Movie Reviews by Edwin Jahiel

RUN LOLA RUN (LOLA RENNT) (Germany, 1998) ***

Written and directed by Tom Tykwer. Photography, Frank Griebe. Editing, Mathilde Bonnefoy. Set design, Alexander Manasse. Music, Tom Tykwer, Johnny Klimek, Reimhold Heil. Animation sequences, Gil Alkabetz. Cast: Franka Potente (Lola), Moritz Bleibtreu (Manni), Herbert Knaup (Lola's father), Armin Rohde (Mr. Schuster), Joachim Krol (the tramp Norbert von Au), Nina Petri (Mrs. Hansen), Heino Ferch (Ronnie). A Sony Pictures Classics release. 81 minutes. R (some merely "cartoonish" violence).
Overall applauded (but there are some naysayers too), Run Lola Run was probably made when its author was 32. Tom Tykwer had worked in TV, and in the realm of features had co-written a script, and wrote and directed two well-received movies. Whether or not he'll prove to have been a "Wunderkind" will depend on how much of his past output we can see (an unlikely occurrence) and what he will offer us next.

RLR is, at the very least, an interesting novelty, an unclassifiable work which is, above all, a stylistic exercise. The place is Berlin, though not identified as such and with no landmarks identifiable by strangers. Twenty-something Manni, a small-time courier for powerful mobsters is doing nicely and hopes to be promoted. But then the unexpected happens. Having delivered some goods to a buyer, and received 100,000 Deutschmarks (at this writing $ 52,356), he leaves his plastic bag in the subway when he makes a hurried exit to evade ticket inspectors. (OK, we all know that one always should keeps holding such loot with clenched fingers, but the film, being a fantasy, makes suspension of disbelief easy). If Manni returns empty-handed, the top mobster will doubtlessly kill him.

The panicked, hysterical young man phones his girlfriend Lola who asks him to wait 20 minutes until she gets there with the money -- which she does not have but somehow will get. She leaves her home, starts running, and runs and runs and runs. She's in great physical form, but see above the part about suspension of disbelief. This also applies to the ground she covers in just 20 minutes.

Manni is waiting for her outside a supermarket, which he said he would rob if Lola didn't get there on time. We keep track of this on a large clock which at the start showed 20 minutes to 12, and gradually, inexorably, suspensefully closes in on the fatal hour of 12.  This is High Noon, Germanicized with a twist!

It's all over in 20 minutes. Which leaves us 60 more of film. What the director does with them is to start Scenario One all over again, work in--with meticulous and unpredictable spontaneity--small variations, increase them to larger ones. Then he backtracks and ends up with a different ending. The same goes for the 20-minute Scenario Three.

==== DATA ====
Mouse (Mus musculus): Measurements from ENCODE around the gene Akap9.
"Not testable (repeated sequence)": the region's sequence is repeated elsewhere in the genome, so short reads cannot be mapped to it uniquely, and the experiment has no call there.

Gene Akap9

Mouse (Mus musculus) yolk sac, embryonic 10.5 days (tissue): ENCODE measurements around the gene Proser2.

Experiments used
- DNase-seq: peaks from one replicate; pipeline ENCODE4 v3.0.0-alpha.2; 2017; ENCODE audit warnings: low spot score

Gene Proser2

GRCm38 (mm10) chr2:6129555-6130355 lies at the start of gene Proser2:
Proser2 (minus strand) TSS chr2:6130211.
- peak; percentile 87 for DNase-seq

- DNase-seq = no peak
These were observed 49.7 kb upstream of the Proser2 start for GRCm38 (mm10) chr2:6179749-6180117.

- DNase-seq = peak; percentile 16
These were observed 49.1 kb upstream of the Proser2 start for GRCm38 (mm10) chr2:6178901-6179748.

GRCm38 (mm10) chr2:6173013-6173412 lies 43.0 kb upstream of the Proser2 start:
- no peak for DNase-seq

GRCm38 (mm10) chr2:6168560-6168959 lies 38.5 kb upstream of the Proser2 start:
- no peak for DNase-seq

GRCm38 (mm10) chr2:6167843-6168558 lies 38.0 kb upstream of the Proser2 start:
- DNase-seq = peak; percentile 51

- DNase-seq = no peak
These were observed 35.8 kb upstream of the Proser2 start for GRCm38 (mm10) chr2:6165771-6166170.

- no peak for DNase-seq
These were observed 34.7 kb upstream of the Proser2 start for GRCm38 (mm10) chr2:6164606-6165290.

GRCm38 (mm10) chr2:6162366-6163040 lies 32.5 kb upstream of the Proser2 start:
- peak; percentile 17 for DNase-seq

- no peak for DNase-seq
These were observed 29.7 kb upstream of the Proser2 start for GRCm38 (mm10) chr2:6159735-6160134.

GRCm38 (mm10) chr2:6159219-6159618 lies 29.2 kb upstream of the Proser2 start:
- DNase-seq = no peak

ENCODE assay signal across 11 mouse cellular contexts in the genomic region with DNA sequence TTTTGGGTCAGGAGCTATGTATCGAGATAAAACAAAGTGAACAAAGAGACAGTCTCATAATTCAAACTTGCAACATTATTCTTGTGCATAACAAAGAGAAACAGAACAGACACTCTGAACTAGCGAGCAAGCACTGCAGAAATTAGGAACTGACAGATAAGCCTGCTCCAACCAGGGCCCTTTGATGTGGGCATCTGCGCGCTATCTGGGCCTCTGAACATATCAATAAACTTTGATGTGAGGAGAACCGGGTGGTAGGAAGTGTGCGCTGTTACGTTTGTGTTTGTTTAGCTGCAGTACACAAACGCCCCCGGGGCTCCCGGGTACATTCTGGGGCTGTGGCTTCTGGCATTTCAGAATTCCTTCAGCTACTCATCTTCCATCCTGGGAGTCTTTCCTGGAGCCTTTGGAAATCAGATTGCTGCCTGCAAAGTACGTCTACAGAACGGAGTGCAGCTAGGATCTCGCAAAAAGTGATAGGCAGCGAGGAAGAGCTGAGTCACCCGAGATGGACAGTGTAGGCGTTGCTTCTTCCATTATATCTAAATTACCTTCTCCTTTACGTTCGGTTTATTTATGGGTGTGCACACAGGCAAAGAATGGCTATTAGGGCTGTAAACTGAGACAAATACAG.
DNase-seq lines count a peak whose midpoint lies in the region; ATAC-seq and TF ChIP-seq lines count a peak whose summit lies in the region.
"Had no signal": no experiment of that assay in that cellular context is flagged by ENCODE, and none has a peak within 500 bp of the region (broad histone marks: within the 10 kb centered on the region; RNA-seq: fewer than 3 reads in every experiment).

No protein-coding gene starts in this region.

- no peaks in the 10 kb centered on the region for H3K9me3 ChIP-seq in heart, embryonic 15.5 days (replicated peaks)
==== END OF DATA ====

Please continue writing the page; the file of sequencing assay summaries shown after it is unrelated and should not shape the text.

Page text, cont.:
If I am cryptic it is that giving details, or even the main lines of the story (-ries) would be a killjoy. Especially since the movie's maker uses a full array of visual (and sound) tricks, from cartoons that connect to the action to split-screen, to pixillation, still shots, varying speeds, video, etc.

Lola in the running (and the stopping) process discovers a number of new things, mainly about her banker father and about herself. Again, I'll be cagey on the subject.

The Berlin of the film seems to be a sparsely populated, minor traffic city, which brought to my mind the title of the EricWolfgang Korngold opera The Dead City. I am guessing that the film must have been on Sundays or holidays. The relative emptiness of the sets makes it easy to keep track of Lola. Better yet, she can be always spotted by her distinctive, punkish hair painted flaming red-orange. The device is essentially similar to Haskell Wexler's, who made the classic Medium Cool (1969), a tour-de-force which dealt with the actual riots during the famous 1968 Democratic Convention in Chicago. Using a great deal of documentary footage, it inserted Wexler's actors in the streets and the crowds. For the audience to identify immediately Verna Bloom, Haskell had her wear a bright yellow dress that always stood out.

How much of a love story RLR may be does not get pictured by overt sentiments. There is just one small interlude of the lovers talking in bed. Otherwise, it is the extremely kinetic nature of the film plus the fact that Lola will do anything to save Manni.

Humor has always been an iffy aspect of Teutonic cinema. It does exist here however, but in indirect and/or played-down ways which do not get into the cuteness or broad effects that we find in much of American films these days. The funniest gag may be of Lola stepping out of a bank with a stash of stolen money and facing a regiment of heavily armed police. She is taken for a customer and pushed out of harm's way by solicitous lawmen. And the last line in the movie, spoken by Manni, is deliciously ironical.

RLR, beyond showing the fickle finger of fate, has no real depth, carries no significant dialogue, no realistic or symbolic weight. But it is fresh and inventive, has a good matching musical score, excellent camera work, original editing (that's what makes the movie), and a fine musical commentary. It has avoided such smart-aleck shoals as pedantry, pretentiousness, pseudo-philosophy, pseudo-populism, and so on. On the surface, it is a light-weight job that could baffle audiences partial to well-made, well-told narratives. But it's also very clever.

Copyright © Edwin Jahiel

Movie Reviews by Edwin Jahiel